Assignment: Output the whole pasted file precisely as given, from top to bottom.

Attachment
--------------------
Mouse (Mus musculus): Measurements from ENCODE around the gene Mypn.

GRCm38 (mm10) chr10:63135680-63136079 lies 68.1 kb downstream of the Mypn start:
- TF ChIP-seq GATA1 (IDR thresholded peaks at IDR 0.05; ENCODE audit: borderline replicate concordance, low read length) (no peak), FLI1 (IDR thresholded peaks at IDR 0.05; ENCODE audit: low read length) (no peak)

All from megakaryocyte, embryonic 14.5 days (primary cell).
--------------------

Mouse (Mus musculus): Measurements from ENCODE around the gene Mypn.

GRCm38 (mm10) chr10:63135680-63136079 lies 68.1 kb downstream of the Mypn start:
- TF ChIP-seq GATA1 (IDR thresholded peaks at IDR 0.05; ENCODE audit: borderline replicate concordance, low read length) (no peak), FLI1 (IDR thresholded peaks at IDR 0.05; ENCODE audit: low read length) (no peak)

All from megakaryocyte, embryonic 14.5 days (primary cell).